• 総合評価
    3 out of 5 stars
  • ナレーション
    5 out of 5 stars
  • ストーリー
    3 out of 5 stars
  • Diligent shopper in California
  • 2020/12/12

Good book - ignored British, French and Russian contributions

Overall, the provided some interesting background on the drive to war by Germany and Austro-Hungary. Unfortunately this book ignored significant scholarship on the contributions of British, French in Russian missteps/misconceptions that led to the Great War. Despite the book’s narrow focus on Germany‘s contribution to starting the war, it was a good read.

  • 総合評価
    4 out of 5 stars
  • ナレーション
    4 out of 5 stars
  • ストーリー
    3 out of 5 stars
  • J Peter Meents
  • 2020/12/10

Difficult for a newcomer to the Great War

I have read a great deal about WWI and found this book to be quite interesting, if occasionally dry. This is not a book for someone who is new to the study of the Great War of 2914-1918. The book seems to be exhaustively researched, and so, will be valuable to the more serious student of the war.

  • 総合評価
    5 out of 5 stars
  • ナレーション
    5 out of 5 stars
  • ストーリー
    5 out of 5 stars
  • cat mccormick
  • 2020/12/04

The Great Restart

A must read as to understand what really caused The Great War, and every war since! The great restart started over 100 years ago. Some of this story will send chills down your spine to current events.

  • 総合評価
    4 out of 5 stars
  • ナレーション
    4 out of 5 stars
  • ストーリー
    4 out of 5 stars
  • Chris Hummel
  • 2020/11/16

Decent Updating of a Century Old Debate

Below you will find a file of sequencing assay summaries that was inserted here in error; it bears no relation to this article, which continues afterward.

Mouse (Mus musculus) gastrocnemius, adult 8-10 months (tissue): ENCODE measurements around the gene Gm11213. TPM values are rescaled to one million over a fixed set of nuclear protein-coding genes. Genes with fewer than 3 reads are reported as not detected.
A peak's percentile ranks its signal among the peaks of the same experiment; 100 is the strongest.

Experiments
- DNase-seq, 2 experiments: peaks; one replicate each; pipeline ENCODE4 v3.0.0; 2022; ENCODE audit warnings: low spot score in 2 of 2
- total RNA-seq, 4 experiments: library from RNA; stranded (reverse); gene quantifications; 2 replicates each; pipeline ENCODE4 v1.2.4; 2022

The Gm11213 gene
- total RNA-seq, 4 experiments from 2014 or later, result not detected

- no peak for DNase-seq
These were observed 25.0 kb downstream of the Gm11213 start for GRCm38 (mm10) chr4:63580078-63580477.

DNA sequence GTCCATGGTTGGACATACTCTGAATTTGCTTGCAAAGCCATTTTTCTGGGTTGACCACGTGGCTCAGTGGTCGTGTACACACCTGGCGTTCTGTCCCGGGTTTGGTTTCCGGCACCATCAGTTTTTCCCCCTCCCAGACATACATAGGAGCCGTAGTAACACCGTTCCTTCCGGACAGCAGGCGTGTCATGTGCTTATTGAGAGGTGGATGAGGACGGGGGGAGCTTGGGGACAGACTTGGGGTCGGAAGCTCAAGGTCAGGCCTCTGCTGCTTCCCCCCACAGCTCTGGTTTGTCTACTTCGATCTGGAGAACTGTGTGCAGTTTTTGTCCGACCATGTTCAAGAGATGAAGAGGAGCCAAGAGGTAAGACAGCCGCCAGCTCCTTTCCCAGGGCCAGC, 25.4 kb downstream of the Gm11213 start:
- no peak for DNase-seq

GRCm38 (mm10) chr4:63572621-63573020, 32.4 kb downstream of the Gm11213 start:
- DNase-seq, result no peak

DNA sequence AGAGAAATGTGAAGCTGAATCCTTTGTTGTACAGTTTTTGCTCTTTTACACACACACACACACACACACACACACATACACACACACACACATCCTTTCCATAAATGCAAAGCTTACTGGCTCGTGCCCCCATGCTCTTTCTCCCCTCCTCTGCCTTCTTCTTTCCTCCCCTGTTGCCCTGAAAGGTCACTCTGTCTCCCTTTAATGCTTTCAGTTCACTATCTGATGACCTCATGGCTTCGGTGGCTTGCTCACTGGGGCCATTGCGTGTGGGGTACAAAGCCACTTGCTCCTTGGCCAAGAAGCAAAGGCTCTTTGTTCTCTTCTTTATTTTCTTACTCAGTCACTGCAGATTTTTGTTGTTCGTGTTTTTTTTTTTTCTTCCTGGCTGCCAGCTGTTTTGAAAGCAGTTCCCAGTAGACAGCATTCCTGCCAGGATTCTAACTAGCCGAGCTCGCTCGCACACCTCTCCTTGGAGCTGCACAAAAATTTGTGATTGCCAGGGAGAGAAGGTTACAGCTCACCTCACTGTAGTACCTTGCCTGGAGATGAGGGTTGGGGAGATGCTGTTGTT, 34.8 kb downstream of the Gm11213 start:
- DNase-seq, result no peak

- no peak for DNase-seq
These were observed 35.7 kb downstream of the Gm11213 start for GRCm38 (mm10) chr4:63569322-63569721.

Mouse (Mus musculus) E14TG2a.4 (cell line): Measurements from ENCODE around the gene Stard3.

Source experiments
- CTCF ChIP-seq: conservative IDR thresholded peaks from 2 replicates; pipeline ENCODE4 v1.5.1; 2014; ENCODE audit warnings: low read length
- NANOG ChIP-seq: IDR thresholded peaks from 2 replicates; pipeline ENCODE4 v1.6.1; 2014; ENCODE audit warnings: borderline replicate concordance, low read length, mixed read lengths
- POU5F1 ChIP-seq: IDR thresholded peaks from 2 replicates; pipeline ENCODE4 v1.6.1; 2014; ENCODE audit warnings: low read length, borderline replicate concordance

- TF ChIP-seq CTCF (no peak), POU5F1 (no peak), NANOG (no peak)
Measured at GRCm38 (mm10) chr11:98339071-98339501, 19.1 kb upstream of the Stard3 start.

Incorporating newer (mid 2000s) research, Fromkin argues basically that the war occurred because Austria(-Hungary) wanted a war with Serbia, made possible by Germany's famous "blank check" support and the belief that Germany might keep the Russians out of it. The German military leadership, especially Von Moltke, took the opportunity, now guaranteed Austro-Hungarian support, to pursue a long planned war with Russia (and France). Motivated largely by fear of emerging Russian power and an economic (especially taxation) and social system that had reached its peacetime limits, Germany purposely pursued what would become the Great War in spite of the consequences for civilization. This is more than simply an updating of the self-serving 1919 war guilt argument, with Fromkin largely basing his conclusions on newer secondary literature. He deals with Fischer's conclusions in the 1960s without directly taking up the continuity of German war goals in the World Wars, which is a bit unsatisfying, though not his central purpose. While the central focus on Germany and Austria-Hungary, he also spends time on the British and French situations and admits of broader factors like nationalism, industrialism, militarism and domestic affairs in creating the situation in which the war occurred. Relatively little is said of Russia (including any broader war goals or pan-slavism). His treatment of Kaiser Wilhelm II is especially illuminating, presenting him as blustering, unpredictable, and sometimes immature and belligerent (the common view), but also likely to step back from the brink of war, leading his advisors, generals, and handlers to carefully manage him into war. Though not terribly academic in tone or approach (it has 50 or so often short and sometimes redundant chapters), it is well-narrated and recommended as worthwhile reading along with other works about the origins of the war that continues to shape the modern world .